Though he has retired from his professional career, Honourable Dan Mussa has taken it as his personal quest to ensure that women and men are well educated about family planning. As a former nursing officer with over 30 years providing health services, his concern for women and children naturally led him to become a NURHI social mobilizer.
Mussa was turned onto the NURHI project by Shaikh Basairi Salahudeen, a member of the NURHI Advocacy Core Group and Chairman of the Ward Development Committee. The situation in Mussa’s Muslim Hausa community also motivated him to become more actively involved in family planning. “This becomes imperative in a settlement where you have a man having three wives and thirty children living in a rented apartment,” Mussa says. “Nutritionally, educationally and socially, they, as a family cannot cope at all.”
He calls on such people each day to suggest that they give family planning a try. “If these children are not well fed (and there is no way they can be well fed in this case), it does not help them as a family, nor does it help the community at large,” the soft spoken Mussa laments.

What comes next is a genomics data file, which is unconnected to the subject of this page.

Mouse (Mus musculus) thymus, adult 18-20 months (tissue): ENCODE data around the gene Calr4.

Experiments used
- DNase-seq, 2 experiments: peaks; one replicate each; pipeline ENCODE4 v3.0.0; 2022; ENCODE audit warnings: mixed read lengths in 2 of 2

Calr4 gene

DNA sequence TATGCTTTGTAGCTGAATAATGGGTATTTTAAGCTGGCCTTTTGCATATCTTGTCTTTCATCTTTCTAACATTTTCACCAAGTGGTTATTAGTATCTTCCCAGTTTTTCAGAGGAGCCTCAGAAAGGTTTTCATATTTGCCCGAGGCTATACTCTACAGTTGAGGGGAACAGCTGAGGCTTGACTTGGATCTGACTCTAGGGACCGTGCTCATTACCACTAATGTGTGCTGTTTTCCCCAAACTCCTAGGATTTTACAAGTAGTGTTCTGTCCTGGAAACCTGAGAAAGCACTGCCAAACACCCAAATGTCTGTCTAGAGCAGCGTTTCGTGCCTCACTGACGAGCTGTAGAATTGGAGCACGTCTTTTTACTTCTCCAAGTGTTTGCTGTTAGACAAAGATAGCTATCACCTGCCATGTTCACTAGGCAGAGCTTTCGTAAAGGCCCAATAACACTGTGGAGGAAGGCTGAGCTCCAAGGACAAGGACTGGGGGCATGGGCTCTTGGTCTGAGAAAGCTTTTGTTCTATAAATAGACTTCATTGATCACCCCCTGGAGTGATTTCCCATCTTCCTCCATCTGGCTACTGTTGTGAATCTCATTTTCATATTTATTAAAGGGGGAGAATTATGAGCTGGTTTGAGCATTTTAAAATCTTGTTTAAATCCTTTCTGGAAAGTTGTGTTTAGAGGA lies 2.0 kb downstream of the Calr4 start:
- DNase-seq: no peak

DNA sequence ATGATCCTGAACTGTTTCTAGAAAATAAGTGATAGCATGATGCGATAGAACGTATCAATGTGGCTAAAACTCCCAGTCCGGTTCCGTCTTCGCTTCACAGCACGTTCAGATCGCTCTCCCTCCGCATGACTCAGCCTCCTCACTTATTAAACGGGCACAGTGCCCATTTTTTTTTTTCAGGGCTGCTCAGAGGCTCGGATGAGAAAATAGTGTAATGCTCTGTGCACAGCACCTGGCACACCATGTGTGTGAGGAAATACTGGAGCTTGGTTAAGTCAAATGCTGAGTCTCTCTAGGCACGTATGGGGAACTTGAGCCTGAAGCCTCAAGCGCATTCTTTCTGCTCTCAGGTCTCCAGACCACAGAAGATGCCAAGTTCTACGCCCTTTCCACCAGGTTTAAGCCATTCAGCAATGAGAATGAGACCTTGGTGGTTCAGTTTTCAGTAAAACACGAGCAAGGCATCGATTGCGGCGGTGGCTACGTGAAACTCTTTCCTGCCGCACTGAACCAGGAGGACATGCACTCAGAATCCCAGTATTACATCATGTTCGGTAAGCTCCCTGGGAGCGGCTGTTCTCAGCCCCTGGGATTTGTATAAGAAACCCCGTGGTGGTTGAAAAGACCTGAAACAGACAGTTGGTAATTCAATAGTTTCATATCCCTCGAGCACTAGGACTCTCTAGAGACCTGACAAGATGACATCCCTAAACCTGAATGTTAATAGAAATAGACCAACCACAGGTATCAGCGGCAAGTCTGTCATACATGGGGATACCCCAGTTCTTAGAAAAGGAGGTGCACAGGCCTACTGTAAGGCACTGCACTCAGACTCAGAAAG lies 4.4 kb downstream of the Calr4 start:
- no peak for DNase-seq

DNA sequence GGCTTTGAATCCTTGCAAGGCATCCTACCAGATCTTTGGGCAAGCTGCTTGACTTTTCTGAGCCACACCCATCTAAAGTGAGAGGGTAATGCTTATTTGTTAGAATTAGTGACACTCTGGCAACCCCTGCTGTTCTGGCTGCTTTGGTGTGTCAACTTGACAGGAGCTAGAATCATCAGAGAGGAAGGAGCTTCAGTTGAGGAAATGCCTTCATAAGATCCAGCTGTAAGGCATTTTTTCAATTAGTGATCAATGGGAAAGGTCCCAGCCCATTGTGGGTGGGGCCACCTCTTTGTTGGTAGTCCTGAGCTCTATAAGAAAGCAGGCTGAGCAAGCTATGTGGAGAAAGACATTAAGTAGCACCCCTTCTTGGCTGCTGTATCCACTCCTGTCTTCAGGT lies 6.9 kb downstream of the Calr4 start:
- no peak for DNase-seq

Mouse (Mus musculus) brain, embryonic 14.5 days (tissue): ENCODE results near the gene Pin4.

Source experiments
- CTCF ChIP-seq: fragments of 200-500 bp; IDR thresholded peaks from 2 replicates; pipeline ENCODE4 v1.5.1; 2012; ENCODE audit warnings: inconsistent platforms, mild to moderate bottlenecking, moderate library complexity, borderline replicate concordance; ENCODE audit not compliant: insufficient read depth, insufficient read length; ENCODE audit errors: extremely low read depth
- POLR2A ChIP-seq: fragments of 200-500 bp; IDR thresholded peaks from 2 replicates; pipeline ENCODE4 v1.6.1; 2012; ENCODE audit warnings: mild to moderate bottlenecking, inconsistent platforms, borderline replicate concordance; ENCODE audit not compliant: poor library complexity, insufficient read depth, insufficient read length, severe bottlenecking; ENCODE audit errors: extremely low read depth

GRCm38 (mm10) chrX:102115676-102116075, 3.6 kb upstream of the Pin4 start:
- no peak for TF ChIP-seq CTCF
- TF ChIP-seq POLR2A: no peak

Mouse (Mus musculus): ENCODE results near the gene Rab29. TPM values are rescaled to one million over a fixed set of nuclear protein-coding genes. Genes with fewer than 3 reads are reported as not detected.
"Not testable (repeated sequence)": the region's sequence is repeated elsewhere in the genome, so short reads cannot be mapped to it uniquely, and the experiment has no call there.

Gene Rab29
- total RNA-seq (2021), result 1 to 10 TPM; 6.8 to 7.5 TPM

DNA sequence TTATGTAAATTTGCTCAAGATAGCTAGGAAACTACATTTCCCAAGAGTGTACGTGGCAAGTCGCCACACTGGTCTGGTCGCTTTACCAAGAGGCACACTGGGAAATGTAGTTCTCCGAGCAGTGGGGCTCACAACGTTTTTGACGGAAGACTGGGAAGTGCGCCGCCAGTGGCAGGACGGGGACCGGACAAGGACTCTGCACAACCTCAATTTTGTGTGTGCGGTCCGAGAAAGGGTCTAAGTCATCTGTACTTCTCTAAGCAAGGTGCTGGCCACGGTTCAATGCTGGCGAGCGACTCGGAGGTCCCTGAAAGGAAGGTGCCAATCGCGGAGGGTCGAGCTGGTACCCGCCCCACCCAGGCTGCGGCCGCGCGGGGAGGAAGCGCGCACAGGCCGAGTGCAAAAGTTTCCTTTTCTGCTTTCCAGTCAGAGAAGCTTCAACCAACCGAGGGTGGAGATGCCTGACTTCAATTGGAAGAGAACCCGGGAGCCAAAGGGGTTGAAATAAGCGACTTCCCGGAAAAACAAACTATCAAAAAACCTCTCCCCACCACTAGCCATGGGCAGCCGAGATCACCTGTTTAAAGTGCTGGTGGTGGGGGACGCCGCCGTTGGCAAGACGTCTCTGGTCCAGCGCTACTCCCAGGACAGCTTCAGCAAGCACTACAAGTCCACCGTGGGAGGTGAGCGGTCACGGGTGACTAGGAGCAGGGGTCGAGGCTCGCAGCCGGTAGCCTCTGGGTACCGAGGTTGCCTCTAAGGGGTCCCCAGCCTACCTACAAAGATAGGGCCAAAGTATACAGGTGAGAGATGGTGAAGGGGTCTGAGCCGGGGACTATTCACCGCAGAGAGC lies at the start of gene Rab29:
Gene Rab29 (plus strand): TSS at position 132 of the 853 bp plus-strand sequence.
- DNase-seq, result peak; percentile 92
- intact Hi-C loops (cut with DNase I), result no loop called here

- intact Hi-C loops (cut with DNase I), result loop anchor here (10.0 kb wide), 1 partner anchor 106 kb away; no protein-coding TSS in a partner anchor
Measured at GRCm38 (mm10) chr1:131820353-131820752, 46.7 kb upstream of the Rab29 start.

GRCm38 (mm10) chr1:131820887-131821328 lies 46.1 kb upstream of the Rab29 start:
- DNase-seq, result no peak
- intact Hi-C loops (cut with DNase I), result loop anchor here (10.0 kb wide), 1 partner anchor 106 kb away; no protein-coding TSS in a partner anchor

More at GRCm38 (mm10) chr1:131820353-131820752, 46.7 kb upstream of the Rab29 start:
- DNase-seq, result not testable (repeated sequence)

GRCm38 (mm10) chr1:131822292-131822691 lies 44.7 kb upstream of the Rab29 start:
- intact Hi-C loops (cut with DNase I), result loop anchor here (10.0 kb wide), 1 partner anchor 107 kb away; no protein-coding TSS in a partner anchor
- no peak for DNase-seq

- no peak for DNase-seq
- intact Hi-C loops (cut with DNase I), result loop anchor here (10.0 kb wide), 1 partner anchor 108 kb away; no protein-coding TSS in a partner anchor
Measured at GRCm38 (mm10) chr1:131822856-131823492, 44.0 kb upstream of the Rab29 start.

He recalls a typical day counseling individuals in the Local Government Area of Sabo about the benefits of family planning, “In one of my outings as a mobilizer I came across a friend who was lamenting because of his inability to feed his family of four.” Mussa explained to his friend how child spacing could help him have only the number of children he could manage, and encouraged him to discuss the topic with his wife. Soon after, the man took his wife to Sabo Primary Health Centre. They decided on an injectable contraceptive that provides protection against pregnancy for months at a time.
Thrilled with the results, Mussa’s friend spoke to four other men who also took their wives for family planning services. “I regularly refer people to the centre and people often ask me to lead them to the centre,” he said. “All these people are now enjoying their marriages better!”
“I like talking to people about family planning because it puts the fear of unwanted pregnancy and abortion out of the way,” Mussa declares. “The advantages of family planning far outweigh the disadvantages. I know my community people. I will continue to talk to them until they imbibe the family planning idea.”